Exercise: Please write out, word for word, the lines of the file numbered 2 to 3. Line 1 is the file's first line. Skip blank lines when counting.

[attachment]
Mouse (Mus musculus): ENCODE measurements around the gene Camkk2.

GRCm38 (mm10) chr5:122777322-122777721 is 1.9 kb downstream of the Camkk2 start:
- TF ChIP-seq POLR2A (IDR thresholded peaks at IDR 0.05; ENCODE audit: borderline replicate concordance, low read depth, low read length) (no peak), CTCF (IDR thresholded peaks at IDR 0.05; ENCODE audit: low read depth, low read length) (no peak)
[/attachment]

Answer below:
GRCm38 (mm10) chr5:122777322-122777721 is 1.9 kb downstream of the Camkk2 start:
- TF ChIP-seq POLR2A (IDR thresholded peaks at IDR 0.05; ENCODE audit: borderline replicate concordance, low read depth, low read length) (no peak), CTCF (IDR thresholded peaks at IDR 0.05; ENCODE audit: low read depth, low read length) (no peak)